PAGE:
Applications. Card games. Scrabble. Photoshop. Lightroom. Chrome. Specialized software for Canon. Software for Panasonic and Olympus cameras.

Since Photoshop CS5, I haven’t needed the special Olympus software anyhow. Maybe I deleted it. Not sure. Buried in there are also versions of Photoshop Elements and Corel PaintShop Pro which were my fallback positions until I got my own Adobe licenses.

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Open Office is on that drive. I stopped liking what Microsoft did to MS Office. I found Open Office and have been using it for the past decade. Price? Free, but they appreciate contributions from developers and civilians. It will open and edit documents created by pretty much any office application, except Framemaker (Adobe) and no one uses Frame except weirdos like me.

Tens of thousands of system files. Windows is bloated. Somewhere in every Windows computer are every other version of Windows. Microsoft does not clean up their code. Ever.

The computer Kaity inherited is a time capsule. You can see the changes computers have gone through in their passage from office machines to the one thing we can’t live without.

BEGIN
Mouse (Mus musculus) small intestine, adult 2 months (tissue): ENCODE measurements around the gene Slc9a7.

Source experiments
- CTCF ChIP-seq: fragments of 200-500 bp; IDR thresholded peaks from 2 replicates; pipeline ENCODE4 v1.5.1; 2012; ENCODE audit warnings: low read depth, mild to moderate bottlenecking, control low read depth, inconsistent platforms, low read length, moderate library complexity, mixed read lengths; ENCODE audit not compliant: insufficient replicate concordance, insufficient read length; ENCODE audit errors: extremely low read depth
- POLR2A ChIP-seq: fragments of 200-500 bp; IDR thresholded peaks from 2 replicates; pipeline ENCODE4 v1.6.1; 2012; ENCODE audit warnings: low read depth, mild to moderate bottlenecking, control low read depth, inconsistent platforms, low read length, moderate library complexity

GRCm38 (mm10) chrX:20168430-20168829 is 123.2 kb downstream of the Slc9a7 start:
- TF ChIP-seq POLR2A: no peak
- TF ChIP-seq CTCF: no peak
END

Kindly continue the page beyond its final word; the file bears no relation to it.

200 years from now? The hard drive (or whatever they will call it) will be made of different stuff. It will easily contain a universe of data with no moving parts. It won’t ever wear out but it will become obsolete every couple of years anyway because the profit motive won’t disappear either.

theater district boston night

A personal computer (maybe called something else but performing the same functions) will be part of everyone’s life. As will a communication device and a personal vehicle. There’ll be many kinds of media players. If not TVs, then something which performs entertainment functions. Everything we have now will be there in the future.

We will need food, shelter, transportation, entertainment, ways to organize and distribute information. We will read and write. We will have old and new ways to create art. People will live in old houses they restored and modern houses with all the bells and whistles — just like they do now and always have. We will build places to live, furniture, and toys for children.

These things define us as people.